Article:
The Regiment decided to construct vehicles of its own so as to make weekend training more realistic and to avoid the necessity of having to borrow limbers, horses and drivers for annual camps, which in any event was becoming more difficult. ‘Tarzan’ was instructed to provide sufficient vehicles for a machine gun platoon and which would look something like armoured vehicles. He decided to used wheeled vehicles, which has a sound type of chassis such as the bull-nosed Morris, as he preferred wheeled to tracked vehicles.
He bought five bull-nosed Morris cars – four to tow trailers for the machine guns and one as a command and reconnaissance vehicle. He himself converted the first one in the garage of his house in Maida Vale. The others were converted at Bisley with the help of various members of the Regiment. The bodies of the cars were stripped. The two front seats were left for the driver and No. 1. The backs were quite open or the crews to jump out quickly. The sides of the new bodies were made of sheet iron and were brought up from outside of the running boards so as to give more stowage space. The framing was of electric wire conduit pipes. The sheet iron sides were anchored in three places: to the forepart of the old body housing the tank, to the running boards and to a cross framing to which the seat back was fixed. The bodies were very light but very strong. Three of the cars were ready by Easter 1933. The other two were completed in one weekend between Easter and summer camp of that year.
‘Tarzan’ made the four trailers, and the boxes for them were made by Major W.H. Newson, who later commanded the Regiment. Other equipment also had to be provided such as towbars, tow-ropes, shovels, tyre pumps, wheel braces and jacks. The purchase price of the cars was £8, or less. The total cost of the five cars and four trailers, after conversion and when complete, was £60, which was paid for by Regimental Private Funds. All the work had been done by volunteers.
The cars were only intended to transport machine guns and crews. They were not intended to be armoured cars. Although a machine gun could be mounted on a car in the ‘Armoured Action’ position, and in fact one was so mounted and fired on ranges with success, that was not the normal use of the cars. Thus ‘B’ Company was trained as a machine gun company and not as an armoured car squadron.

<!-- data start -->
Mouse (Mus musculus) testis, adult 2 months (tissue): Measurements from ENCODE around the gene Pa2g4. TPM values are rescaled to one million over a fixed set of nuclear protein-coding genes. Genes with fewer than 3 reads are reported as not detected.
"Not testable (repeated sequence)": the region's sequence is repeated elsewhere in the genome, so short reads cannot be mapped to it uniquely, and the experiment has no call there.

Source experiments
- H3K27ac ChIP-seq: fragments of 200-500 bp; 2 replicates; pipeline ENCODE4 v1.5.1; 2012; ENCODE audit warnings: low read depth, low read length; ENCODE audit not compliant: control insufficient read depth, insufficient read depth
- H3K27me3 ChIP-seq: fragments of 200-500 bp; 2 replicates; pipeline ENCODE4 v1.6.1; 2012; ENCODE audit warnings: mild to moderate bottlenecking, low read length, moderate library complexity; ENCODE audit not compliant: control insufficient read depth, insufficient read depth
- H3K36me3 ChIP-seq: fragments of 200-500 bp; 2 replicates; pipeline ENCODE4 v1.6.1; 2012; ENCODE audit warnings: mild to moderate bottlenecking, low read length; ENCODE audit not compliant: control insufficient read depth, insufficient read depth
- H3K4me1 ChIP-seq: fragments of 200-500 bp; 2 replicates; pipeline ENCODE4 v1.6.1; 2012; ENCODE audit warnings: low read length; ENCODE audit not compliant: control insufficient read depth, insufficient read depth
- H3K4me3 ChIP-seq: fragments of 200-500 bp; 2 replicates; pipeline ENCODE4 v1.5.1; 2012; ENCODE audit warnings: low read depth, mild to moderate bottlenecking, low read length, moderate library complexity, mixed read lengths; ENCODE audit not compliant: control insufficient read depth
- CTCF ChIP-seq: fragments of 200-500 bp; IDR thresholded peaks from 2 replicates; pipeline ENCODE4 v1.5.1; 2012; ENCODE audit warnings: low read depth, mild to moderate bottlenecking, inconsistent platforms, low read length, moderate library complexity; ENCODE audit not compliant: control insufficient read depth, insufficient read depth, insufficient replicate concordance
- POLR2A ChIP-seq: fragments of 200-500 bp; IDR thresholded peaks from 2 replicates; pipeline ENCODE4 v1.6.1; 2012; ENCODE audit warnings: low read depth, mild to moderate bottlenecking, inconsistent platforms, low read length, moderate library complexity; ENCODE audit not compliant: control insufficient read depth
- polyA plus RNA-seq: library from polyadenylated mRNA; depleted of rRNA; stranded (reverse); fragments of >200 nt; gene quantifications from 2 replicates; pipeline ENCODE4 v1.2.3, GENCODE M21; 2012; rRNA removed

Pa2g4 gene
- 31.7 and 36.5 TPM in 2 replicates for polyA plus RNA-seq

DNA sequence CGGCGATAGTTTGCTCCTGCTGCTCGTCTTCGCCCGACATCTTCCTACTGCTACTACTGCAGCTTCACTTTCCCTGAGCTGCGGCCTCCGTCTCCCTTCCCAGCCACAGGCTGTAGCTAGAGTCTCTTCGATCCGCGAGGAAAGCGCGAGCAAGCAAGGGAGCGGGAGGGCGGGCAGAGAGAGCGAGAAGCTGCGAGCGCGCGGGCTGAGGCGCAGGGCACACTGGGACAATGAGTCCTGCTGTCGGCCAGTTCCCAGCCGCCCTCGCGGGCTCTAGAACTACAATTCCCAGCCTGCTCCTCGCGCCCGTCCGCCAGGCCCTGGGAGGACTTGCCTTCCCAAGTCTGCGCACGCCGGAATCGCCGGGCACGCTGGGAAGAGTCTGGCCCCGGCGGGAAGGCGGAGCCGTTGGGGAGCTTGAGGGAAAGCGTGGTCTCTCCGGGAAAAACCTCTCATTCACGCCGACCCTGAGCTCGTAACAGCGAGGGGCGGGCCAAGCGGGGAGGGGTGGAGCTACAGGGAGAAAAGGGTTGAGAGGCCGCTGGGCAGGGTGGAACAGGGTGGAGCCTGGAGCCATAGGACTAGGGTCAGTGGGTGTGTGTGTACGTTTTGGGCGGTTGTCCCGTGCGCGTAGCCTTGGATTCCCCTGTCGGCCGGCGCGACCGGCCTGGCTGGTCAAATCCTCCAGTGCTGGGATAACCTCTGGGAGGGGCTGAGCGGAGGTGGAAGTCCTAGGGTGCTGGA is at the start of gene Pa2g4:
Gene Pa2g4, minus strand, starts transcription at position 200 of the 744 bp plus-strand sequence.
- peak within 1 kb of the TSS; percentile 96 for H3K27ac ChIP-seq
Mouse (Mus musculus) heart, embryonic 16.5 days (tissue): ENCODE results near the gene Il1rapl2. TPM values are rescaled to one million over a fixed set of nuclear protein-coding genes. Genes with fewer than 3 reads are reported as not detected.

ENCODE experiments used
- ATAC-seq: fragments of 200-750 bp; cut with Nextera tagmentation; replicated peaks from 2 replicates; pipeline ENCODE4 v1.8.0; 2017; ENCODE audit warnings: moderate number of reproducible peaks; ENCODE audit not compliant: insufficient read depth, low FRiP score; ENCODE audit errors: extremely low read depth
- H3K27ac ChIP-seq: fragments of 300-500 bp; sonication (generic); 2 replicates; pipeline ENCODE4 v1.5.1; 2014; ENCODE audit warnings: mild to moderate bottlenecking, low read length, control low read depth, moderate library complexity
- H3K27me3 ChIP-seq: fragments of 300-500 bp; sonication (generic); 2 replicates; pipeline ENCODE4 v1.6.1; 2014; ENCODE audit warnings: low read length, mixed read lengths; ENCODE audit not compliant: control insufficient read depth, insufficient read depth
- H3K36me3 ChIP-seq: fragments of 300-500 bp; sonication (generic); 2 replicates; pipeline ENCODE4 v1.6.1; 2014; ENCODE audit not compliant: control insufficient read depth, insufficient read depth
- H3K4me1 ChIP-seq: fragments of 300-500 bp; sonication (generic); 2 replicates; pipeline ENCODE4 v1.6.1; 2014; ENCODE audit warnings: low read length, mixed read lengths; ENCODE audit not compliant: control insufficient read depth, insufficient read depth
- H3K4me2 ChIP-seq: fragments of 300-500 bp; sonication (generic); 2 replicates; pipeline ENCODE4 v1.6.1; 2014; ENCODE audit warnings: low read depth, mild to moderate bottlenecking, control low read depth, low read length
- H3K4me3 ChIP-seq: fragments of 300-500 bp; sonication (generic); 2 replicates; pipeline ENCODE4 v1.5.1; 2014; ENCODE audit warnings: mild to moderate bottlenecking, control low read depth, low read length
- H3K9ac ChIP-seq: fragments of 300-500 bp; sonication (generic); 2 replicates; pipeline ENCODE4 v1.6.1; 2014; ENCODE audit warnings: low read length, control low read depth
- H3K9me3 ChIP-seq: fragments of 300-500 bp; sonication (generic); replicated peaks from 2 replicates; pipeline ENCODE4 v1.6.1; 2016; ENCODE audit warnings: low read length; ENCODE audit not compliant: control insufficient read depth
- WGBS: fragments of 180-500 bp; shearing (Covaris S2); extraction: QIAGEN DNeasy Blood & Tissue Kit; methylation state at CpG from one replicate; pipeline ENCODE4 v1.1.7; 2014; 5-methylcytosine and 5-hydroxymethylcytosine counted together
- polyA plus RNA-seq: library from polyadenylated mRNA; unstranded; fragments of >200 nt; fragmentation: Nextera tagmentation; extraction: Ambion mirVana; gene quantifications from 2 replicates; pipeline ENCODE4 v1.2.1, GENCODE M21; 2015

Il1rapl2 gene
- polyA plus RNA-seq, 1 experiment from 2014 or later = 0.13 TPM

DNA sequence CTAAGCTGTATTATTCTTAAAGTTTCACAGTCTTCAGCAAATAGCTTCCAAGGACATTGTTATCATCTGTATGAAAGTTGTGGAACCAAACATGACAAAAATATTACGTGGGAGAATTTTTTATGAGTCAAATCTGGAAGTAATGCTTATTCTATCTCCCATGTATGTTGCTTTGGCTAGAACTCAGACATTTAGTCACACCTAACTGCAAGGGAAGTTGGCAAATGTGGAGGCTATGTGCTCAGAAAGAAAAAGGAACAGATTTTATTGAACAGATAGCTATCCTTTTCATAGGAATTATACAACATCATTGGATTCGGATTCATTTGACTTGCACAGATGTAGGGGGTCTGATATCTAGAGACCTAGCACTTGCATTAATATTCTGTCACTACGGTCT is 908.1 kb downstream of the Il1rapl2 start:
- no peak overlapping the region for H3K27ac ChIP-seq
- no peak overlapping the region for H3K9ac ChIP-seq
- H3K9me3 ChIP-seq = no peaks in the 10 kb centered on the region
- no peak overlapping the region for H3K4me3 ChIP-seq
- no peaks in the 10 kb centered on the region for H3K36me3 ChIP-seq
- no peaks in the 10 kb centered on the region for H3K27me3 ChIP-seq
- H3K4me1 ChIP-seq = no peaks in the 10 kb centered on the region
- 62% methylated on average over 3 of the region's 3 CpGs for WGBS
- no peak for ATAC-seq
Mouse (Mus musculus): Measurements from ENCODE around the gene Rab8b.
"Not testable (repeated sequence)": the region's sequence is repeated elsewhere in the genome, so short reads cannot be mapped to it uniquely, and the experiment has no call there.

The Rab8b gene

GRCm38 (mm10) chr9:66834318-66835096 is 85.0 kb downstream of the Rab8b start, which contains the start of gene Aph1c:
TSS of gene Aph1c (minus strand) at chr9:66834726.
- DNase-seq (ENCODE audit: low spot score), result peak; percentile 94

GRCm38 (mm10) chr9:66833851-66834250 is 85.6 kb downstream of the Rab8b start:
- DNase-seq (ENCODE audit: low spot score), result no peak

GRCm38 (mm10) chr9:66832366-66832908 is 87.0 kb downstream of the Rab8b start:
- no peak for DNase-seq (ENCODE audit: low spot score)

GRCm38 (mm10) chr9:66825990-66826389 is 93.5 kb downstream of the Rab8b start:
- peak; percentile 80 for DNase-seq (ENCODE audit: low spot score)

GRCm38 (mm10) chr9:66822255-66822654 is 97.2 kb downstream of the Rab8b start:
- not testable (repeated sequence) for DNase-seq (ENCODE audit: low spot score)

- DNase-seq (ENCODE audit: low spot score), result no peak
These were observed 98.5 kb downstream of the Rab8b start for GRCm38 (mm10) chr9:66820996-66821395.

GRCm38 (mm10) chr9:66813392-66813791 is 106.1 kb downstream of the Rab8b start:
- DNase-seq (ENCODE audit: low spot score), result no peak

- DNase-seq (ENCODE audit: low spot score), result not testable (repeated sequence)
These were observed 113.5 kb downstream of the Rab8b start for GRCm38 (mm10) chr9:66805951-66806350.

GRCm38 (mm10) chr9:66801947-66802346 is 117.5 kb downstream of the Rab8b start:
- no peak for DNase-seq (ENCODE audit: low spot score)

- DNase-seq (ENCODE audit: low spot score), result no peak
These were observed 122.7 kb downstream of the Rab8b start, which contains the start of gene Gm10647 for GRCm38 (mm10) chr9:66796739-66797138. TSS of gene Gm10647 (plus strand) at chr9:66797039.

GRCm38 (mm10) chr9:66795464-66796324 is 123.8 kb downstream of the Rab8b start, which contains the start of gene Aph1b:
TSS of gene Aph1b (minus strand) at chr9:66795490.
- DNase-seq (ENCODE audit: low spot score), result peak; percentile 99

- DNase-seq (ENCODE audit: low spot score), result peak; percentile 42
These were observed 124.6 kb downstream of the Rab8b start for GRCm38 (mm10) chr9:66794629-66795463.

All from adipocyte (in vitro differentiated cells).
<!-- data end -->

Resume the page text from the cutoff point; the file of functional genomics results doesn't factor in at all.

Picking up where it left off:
All five cars and four trailers were ready for the summer camp in Arundel Park in August 1933, where they were used for the first time. They were a great success. During the trek of that year for the first time the whole Regiment was completely mobile. Not only did ‘B’ (Machine Gun) Company have its own vehicles but ‘A’ (Rifle) Company, which by then was in effect a recruit company for ‘B’ Company, was also mounted in cars, as opposed to being herded together in lorries as Windmill Hill in 1931. That made a great difference to the training of the Regiment. Prior to 1933, on regimental exercises the Infantry had been put in one place and the task of the Squadron was to find them and either attack them of slip past unnoticed, leaving the Infantry where they were. But now that the Infantry had complete mobility, they could occupy successive positions and were able to hold up the Squadron and then make a last minute get-away to repeat the performance elsewhere. Thus it opened up an entirely new conception of mobile schemes for regimental exercises. However, great care was take to ensure that such schemes did not conflict with official training and that no false lessons were taught.